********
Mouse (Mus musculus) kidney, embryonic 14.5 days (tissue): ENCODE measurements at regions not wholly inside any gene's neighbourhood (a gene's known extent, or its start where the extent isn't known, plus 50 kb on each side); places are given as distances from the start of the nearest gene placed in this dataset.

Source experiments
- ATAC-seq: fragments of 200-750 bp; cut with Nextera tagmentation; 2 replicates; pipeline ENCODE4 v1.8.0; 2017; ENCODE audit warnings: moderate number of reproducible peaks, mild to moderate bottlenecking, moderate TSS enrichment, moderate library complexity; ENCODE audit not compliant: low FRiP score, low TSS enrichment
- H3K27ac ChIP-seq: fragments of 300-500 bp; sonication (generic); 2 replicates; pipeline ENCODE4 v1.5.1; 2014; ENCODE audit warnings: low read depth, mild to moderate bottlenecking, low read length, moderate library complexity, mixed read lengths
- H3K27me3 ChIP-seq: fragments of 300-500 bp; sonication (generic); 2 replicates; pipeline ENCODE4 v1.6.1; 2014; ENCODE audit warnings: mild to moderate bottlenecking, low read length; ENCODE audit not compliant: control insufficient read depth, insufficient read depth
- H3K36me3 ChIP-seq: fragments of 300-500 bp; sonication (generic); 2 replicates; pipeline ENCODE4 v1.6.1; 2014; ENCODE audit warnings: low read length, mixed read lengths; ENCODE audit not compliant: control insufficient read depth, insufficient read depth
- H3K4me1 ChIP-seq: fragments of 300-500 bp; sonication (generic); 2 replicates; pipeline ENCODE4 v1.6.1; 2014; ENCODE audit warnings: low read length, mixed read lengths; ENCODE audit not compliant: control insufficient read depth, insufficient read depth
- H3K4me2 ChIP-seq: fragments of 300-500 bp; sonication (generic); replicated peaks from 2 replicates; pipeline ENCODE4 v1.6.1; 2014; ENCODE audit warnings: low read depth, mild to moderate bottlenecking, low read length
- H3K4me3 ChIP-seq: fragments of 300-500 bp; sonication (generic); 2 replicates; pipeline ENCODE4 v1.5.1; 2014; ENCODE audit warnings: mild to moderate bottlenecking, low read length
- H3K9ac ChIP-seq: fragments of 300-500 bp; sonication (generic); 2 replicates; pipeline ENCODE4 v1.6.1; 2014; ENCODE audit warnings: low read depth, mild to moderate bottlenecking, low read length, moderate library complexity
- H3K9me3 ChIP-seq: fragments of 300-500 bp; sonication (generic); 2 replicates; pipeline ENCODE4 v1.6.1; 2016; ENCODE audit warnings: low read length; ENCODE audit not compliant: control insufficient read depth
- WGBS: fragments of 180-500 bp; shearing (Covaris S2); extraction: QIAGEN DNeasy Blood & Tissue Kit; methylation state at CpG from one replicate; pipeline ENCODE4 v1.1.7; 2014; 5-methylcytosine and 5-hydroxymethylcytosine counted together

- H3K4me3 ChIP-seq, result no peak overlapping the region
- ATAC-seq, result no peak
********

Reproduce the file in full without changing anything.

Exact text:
Mouse (Mus musculus) kidney, embryonic 14.5 days (tissue): ENCODE measurements at regions not wholly inside any gene's neighbourhood (a gene's known extent, or its start where the extent isn't known, plus 50 kb on each side); places are given as distances from the start of the nearest gene placed in this dataset.

Source experiments
- ATAC-seq: fragments of 200-750 bp; cut with Nextera tagmentation; 2 replicates; pipeline ENCODE4 v1.8.0; 2017; ENCODE audit warnings: moderate number of reproducible peaks, mild to moderate bottlenecking, moderate TSS enrichment, moderate library complexity; ENCODE audit not compliant: low FRiP score, low TSS enrichment
- H3K27ac ChIP-seq: fragments of 300-500 bp; sonication (generic); 2 replicates; pipeline ENCODE4 v1.5.1; 2014; ENCODE audit warnings: low read depth, mild to moderate bottlenecking, low read length, moderate library complexity, mixed read lengths
- H3K27me3 ChIP-seq: fragments of 300-500 bp; sonication (generic); 2 replicates; pipeline ENCODE4 v1.6.1; 2014; ENCODE audit warnings: mild to moderate bottlenecking, low read length; ENCODE audit not compliant: control insufficient read depth, insufficient read depth
- H3K36me3 ChIP-seq: fragments of 300-500 bp; sonication (generic); 2 replicates; pipeline ENCODE4 v1.6.1; 2014; ENCODE audit warnings: low read length, mixed read lengths; ENCODE audit not compliant: control insufficient read depth, insufficient read depth
- H3K4me1 ChIP-seq: fragments of 300-500 bp; sonication (generic); 2 replicates; pipeline ENCODE4 v1.6.1; 2014; ENCODE audit warnings: low read length, mixed read lengths; ENCODE audit not compliant: control insufficient read depth, insufficient read depth
- H3K4me2 ChIP-seq: fragments of 300-500 bp; sonication (generic); replicated peaks from 2 replicates; pipeline ENCODE4 v1.6.1; 2014; ENCODE audit warnings: low read depth, mild to moderate bottlenecking, low read length
- H3K4me3 ChIP-seq: fragments of 300-500 bp; sonication (generic); 2 replicates; pipeline ENCODE4 v1.5.1; 2014; ENCODE audit warnings: mild to moderate bottlenecking, low read length
- H3K9ac ChIP-seq: fragments of 300-500 bp; sonication (generic); 2 replicates; pipeline ENCODE4 v1.6.1; 2014; ENCODE audit warnings: low read depth, mild to moderate bottlenecking, low read length, moderate library complexity
- H3K9me3 ChIP-seq: fragments of 300-500 bp; sonication (generic); 2 replicates; pipeline ENCODE4 v1.6.1; 2016; ENCODE audit warnings: low read length; ENCODE audit not compliant: control insufficient read depth
- WGBS: fragments of 180-500 bp; shearing (Covaris S2); extraction: QIAGEN DNeasy Blood & Tissue Kit; methylation state at CpG from one replicate; pipeline ENCODE4 v1.1.7; 2014; 5-methylcytosine and 5-hydroxymethylcytosine counted together

- H3K4me3 ChIP-seq, result no peak overlapping the region
- ATAC-seq, result no peak